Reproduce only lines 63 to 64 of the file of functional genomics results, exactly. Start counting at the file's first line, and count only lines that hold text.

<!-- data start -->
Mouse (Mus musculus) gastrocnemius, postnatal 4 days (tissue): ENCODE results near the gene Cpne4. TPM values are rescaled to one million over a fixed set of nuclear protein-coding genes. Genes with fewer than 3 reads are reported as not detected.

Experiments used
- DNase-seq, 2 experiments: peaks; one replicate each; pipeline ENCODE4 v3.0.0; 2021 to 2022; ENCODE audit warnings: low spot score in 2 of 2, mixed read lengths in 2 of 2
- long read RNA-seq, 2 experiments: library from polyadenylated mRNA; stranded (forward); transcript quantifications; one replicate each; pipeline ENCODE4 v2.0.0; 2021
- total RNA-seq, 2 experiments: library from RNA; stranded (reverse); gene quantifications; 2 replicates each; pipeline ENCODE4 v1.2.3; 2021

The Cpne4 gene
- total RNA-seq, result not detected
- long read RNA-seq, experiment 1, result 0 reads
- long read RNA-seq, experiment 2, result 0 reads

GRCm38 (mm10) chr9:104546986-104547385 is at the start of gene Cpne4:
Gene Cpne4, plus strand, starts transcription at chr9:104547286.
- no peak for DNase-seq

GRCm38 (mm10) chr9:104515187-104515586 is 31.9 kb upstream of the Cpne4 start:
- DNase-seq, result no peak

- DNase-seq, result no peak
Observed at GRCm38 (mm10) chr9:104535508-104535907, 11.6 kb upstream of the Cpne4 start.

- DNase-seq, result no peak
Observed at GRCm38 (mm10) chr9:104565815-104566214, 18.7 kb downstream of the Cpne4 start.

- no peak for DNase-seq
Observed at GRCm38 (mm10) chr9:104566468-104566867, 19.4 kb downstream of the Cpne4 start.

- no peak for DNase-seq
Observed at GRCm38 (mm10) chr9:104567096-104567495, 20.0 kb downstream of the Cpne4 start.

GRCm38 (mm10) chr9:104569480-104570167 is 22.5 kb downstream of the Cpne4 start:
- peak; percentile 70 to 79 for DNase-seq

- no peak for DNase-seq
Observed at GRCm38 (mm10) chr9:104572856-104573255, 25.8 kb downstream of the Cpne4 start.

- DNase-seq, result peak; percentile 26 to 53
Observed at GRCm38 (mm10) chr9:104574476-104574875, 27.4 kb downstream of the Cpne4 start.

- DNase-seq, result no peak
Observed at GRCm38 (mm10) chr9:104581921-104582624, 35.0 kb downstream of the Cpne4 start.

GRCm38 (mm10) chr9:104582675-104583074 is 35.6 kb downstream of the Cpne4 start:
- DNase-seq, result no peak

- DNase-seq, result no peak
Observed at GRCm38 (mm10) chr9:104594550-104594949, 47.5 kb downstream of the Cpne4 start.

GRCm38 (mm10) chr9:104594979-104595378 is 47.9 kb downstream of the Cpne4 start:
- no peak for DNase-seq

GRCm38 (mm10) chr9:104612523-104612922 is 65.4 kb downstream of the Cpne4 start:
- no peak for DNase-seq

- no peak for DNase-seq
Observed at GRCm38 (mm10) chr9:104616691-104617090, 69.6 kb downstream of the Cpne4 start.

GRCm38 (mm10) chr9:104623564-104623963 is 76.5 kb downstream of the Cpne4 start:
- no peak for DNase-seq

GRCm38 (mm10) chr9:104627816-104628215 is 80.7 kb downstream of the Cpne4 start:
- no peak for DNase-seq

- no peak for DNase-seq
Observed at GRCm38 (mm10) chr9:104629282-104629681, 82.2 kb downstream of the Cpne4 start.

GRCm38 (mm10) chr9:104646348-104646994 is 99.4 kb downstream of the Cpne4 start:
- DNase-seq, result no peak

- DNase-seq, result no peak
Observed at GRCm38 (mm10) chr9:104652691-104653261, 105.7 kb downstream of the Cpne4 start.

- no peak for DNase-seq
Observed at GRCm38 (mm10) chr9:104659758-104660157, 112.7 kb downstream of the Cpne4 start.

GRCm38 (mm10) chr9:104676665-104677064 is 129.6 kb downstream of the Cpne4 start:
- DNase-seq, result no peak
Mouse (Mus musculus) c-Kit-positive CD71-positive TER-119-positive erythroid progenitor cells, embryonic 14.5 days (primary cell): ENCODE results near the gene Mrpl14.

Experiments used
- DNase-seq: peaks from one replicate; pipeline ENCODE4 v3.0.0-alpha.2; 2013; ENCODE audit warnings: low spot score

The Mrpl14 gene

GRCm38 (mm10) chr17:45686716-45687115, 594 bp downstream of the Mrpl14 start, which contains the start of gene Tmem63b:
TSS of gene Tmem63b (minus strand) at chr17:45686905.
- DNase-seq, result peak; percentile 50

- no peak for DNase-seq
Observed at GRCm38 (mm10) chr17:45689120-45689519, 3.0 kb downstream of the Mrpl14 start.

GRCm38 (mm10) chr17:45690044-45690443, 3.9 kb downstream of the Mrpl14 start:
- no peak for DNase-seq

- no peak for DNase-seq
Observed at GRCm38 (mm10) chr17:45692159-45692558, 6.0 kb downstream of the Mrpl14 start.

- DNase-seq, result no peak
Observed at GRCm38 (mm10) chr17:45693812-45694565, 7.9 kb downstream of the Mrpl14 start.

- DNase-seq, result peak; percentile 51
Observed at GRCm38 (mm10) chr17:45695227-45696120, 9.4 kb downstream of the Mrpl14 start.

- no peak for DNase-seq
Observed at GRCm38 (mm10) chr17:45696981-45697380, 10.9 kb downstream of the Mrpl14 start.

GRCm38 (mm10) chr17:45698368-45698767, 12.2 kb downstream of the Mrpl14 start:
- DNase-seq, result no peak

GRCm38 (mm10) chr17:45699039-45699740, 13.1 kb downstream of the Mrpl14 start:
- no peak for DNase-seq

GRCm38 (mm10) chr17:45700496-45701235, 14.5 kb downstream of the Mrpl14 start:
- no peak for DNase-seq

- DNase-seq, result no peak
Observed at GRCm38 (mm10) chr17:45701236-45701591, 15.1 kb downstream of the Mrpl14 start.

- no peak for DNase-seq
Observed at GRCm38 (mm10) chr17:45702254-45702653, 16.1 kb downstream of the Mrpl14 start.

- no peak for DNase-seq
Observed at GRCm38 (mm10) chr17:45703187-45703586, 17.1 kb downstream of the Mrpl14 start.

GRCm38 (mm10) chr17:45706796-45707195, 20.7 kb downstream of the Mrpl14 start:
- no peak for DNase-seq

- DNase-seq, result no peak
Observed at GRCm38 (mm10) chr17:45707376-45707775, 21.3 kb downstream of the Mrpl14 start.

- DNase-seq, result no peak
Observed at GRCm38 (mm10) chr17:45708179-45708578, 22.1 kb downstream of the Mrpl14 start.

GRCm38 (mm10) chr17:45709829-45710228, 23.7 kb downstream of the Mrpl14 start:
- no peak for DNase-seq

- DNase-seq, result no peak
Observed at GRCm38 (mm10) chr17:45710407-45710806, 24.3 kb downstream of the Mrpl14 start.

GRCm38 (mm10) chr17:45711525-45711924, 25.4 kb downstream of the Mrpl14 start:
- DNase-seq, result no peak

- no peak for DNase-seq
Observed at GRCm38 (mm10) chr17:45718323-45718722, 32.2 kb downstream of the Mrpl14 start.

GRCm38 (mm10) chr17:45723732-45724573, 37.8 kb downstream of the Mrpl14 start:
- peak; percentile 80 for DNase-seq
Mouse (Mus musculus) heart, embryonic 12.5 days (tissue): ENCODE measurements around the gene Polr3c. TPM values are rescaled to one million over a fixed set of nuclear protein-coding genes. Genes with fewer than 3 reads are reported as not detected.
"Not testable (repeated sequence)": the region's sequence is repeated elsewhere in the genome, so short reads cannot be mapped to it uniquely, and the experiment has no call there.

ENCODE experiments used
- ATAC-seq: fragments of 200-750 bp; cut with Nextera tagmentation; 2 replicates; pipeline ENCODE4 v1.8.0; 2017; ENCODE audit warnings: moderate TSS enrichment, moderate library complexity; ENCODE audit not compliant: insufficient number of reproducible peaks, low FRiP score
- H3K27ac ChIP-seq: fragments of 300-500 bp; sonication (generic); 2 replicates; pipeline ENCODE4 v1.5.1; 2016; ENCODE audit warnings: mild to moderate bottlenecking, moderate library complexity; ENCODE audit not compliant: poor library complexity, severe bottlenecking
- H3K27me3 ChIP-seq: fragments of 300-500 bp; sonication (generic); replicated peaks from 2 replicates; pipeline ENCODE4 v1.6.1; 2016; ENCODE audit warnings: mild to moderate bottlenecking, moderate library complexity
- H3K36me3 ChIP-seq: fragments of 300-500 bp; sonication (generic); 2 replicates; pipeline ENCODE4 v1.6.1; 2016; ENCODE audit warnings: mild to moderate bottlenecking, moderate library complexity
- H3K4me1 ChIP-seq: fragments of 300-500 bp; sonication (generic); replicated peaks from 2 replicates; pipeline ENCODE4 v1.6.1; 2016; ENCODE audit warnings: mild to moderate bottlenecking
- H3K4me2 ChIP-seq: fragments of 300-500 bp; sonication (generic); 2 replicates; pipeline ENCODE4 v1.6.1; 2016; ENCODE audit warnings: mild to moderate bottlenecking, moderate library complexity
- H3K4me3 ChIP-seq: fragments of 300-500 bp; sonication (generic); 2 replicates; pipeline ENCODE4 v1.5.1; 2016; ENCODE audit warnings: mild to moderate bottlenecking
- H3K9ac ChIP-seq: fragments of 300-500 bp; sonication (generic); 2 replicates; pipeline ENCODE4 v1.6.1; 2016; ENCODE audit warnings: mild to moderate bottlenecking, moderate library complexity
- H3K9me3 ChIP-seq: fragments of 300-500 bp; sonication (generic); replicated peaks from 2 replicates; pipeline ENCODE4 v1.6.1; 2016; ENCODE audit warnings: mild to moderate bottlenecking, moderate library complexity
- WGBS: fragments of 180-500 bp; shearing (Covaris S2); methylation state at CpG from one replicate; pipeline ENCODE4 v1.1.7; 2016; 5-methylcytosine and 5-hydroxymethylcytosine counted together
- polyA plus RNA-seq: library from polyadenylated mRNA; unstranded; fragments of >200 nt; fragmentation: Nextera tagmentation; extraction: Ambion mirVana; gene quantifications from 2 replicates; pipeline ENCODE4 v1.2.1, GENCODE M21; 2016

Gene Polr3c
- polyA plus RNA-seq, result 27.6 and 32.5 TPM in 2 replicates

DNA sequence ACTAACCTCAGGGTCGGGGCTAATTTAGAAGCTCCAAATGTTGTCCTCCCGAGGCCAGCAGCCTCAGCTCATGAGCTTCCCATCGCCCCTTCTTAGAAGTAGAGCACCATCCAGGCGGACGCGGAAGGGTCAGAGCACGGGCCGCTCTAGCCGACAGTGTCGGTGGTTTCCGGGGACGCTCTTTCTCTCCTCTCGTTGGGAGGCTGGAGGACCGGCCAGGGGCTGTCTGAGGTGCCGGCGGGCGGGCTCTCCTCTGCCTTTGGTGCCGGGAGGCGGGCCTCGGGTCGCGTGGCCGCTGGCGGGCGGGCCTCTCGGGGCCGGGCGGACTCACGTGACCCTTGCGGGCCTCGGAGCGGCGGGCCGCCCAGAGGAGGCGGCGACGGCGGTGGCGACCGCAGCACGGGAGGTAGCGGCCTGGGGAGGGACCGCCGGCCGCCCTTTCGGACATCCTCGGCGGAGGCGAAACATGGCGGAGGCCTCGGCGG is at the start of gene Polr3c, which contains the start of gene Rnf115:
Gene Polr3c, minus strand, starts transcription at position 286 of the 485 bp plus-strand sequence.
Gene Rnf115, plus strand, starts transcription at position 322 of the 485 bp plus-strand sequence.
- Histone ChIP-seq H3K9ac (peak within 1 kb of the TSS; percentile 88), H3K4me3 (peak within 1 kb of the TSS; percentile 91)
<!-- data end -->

Observed at GRCm38 (mm10) chr17:45689120-45689519, 3.0 kb downstream of the Mrpl14 start.

GRCm38 (mm10) chr17:45690044-45690443, 3.9 kb downstream of the Mrpl14 start: